Welcome to our 100th episode! And I think it’s appropriate that our 100th episode is basically a popcorn episode about what transformative nuggets are sticking with us from so many of our conversations and experiences in recent months. In particular, our recent episode with Neelam, but also what has really stuck with us in other episodes and conversations, and even at the SAND conference.
Today we’re talking about when we are so contracted by very real things like chronic illness, chronic pain, or ptsd and we can’t reach a state of gratitude, or relief, and certainly not joy. Instead, we are coping with responses of our nervous systems and our physiology that feel much more akin to being trapped in a hell realm.
Loch Kelly is the author of Shift into Freedom, and the creator of the recent audio course offering through Sounds True, Effortless Mindfulness Now. He is a meditation teacher, psychotherapist, and founder of the non-profit, Open-Hearted Awareness Institute. Loch has collaborated with neuroscientists at Yale, UPenn and NYU. He has been teaching seminars, supervising clinicians and practicing awareness psychotherapy in New York for 30 years. It’s also worth mentioning that he teaches in our favorite lineage, the human being lineage! Which makes him a perfect teacher to have on Bliss+Grit. We so admire how he talks about awakening as a normal developmental potential for all human beings, and how his approach is so practical and available.
In this episode we talk about a portion of Vanessa’s notes from her recent retreat with Matt Kahn that we found particularly resonant. We’re talking about no knowing, and how and why “I don’t know” is a powerful, clear, open, and relieving position to come from.
We’ve talked about bypass in the last several episodes as seeking to only feel bliss, to avoid the messiness of a human life and human emotions. Which can bring up the idea that maybe we really need to double down on the grittiness of life in order to be on a genuine path. What about when suffering becomes the bypass of choice- as always, unconsciously and in innocence- we can often subconsciously emphasize the struggle. Or over-tolerate the struggle. In which case we lose access to joy, to ease, to the nourishing movements of life.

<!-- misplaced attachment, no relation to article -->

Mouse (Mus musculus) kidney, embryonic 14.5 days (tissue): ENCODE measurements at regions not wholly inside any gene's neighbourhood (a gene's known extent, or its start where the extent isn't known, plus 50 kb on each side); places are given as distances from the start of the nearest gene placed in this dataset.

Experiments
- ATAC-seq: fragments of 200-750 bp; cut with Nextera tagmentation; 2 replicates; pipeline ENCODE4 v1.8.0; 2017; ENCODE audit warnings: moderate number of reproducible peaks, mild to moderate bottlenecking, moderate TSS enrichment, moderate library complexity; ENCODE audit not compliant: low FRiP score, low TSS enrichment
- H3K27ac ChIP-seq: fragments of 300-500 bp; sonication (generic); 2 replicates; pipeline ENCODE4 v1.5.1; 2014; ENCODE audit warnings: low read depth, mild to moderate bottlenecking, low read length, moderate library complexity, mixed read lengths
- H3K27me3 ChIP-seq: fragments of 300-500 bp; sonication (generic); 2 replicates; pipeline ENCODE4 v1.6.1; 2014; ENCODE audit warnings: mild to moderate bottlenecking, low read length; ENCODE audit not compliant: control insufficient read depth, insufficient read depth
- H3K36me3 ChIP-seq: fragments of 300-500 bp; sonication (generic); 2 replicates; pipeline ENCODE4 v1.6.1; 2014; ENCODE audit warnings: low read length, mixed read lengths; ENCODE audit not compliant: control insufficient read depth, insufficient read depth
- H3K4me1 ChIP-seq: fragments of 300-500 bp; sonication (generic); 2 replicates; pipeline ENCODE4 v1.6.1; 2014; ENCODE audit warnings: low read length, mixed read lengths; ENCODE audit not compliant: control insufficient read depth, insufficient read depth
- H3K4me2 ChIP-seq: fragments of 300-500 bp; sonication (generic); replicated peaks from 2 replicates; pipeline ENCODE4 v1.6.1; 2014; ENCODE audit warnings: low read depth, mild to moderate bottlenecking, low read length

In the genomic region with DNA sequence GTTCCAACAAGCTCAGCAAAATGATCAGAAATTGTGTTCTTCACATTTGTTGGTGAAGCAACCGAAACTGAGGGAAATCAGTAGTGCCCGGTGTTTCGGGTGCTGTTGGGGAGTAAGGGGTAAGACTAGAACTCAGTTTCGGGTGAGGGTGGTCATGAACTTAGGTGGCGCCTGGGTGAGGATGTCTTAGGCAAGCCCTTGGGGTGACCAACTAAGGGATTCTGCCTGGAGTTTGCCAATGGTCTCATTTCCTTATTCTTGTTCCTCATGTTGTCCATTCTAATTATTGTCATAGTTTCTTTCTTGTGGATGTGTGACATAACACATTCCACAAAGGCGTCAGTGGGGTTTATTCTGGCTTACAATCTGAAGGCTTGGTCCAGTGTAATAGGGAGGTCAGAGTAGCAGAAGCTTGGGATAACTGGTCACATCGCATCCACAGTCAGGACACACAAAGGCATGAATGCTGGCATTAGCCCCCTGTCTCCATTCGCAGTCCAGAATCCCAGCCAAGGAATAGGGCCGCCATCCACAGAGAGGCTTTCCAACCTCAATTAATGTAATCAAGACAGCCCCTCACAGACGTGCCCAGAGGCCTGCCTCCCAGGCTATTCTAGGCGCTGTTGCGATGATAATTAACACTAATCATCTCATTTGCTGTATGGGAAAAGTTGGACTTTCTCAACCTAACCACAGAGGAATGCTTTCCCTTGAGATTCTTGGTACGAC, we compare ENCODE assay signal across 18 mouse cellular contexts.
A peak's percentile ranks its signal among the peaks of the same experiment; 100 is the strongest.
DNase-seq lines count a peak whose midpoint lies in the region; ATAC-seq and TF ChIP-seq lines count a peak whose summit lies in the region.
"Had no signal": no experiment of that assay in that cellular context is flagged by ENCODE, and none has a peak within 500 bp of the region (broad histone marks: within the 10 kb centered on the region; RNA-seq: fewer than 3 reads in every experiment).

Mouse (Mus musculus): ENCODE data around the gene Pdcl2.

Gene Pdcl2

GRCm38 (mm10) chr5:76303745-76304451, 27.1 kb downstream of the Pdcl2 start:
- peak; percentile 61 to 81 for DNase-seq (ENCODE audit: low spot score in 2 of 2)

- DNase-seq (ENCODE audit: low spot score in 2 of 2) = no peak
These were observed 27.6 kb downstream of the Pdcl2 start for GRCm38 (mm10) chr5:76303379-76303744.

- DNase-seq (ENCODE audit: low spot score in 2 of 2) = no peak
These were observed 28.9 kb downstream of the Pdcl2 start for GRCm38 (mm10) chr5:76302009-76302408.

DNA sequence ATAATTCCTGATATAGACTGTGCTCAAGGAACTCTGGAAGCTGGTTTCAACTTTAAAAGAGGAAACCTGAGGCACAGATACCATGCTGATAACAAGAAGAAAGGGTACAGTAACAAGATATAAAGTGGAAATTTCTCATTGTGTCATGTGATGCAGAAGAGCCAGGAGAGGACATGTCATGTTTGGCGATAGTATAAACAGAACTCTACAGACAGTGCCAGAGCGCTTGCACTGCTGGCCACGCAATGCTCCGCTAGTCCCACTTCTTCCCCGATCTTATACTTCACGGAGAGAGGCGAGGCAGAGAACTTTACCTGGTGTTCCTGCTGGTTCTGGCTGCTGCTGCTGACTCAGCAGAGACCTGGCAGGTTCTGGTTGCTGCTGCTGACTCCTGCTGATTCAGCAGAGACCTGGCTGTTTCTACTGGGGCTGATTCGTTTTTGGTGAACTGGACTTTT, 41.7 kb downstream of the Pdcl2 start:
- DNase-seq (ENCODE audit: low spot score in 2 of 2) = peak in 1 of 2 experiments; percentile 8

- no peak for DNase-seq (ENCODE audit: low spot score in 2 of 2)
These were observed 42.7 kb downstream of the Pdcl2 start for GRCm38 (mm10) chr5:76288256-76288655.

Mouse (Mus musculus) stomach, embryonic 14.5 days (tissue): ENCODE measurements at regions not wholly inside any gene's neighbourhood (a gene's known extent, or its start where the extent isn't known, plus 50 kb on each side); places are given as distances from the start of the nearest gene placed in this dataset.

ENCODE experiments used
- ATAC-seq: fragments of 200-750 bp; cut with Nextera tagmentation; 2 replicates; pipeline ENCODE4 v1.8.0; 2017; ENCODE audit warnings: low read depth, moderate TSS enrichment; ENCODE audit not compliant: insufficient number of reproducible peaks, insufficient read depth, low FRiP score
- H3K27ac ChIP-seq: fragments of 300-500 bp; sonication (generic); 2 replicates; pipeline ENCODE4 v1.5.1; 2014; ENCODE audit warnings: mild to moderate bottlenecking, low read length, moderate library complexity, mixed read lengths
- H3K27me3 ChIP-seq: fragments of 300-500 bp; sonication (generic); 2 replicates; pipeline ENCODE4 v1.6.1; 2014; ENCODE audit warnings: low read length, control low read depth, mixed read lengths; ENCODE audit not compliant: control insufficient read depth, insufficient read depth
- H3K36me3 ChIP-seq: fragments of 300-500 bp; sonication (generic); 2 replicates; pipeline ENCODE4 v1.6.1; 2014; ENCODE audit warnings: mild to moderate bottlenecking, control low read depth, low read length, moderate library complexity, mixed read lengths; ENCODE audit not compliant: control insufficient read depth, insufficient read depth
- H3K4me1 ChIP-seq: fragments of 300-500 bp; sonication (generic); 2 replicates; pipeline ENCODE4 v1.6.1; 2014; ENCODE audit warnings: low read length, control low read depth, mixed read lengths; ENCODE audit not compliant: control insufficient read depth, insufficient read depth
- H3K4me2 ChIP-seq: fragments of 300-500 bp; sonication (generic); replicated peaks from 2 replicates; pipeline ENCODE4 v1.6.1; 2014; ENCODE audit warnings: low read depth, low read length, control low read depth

We're pondering the age old question, “Am I responsible for others?” It’s a trickier question than at first glance- it can be utilized and lived out in a myriad of ways. If we can’t fix, control or save people, and if doing the spiritual person disappearing act isn’t helpful, what does genuine responsibility to one another look like?
This week’s episode is about exploring the ways in which we can come to identify with ourselves as “someone with problems.” Acknowledging aspects of ourselves that are unhealed or messy can be painful, yet we can still have this funny way of seeing and representing ourselves as the broken one.
It seems in spiritual worlds we swing the pendulum between ignoring the body completely to making it the total focus of attention. What do those extremes look like and what might a useful middle way be?
In this episode we’re talking about what happens when you lose the sense that you “have it all together.” As humans we’re always trying to pin things down. We want to categorize, create step-by-step action plans, essentially identify and solidify life, including ourselves. As we evolve on our own paths, we’re noticing that our ability to conceive of ourselves as people who have it all together is slipping through our fingers, and we’ve got a lot to say about why that’s challenging. In the process though, we’re also offering a potential new way to orient towards life as the ability to pin things down falls away.
What came up for us in our last couple of episodes is the way we separate ourselves into “me” and “my body”- and how that separation- that perception that we are NOT our bodies- is where we objectify ourselves and lose access to the wisdom of the body.
Whether we’re talking about gaining more psychological health, or the big ole wake up call of the spiritual path, either way you are eventually going to shed some part of yourself that used to feel like you- both to yourself and to those around you- and then... what happens next?! Vanessa and I are talking about navigating the identity crises that are a natural part of any healing journey.
In this episode we’re talking about the experiences we’ve had on the embodied spiritual path- including touching into our own pain bodies. Actually we’re literally experiencing our pain bodies while recording making for an extra revelatory talk! We know you’ve heard us use the term before so in this episode we share some definitions of what a pain body actually is.
Why are we- culturally- people who think we need to know things? There is an underlying assumption that we can know definitive capital T truths- and we want bedrock answers. We want to avoid the feeling of groundlessness that comes with not definitively knowing things. The trouble with that is that we look outside of ourselves for prescriptions of how to live.
Is the "law of attraction" is a real thing, and whether it is or not, is it something to turn our attention towards? On the other hand should we just collapse into acceptance or is there a way to expand into acceptance?
For our second episode get to know host Brooke Thomas a little better when her co-host Vanessa Scotto interviews her.
Meet Bliss and Grit host Vanessa Scotto as interviewed by co-host Brooke Thomas.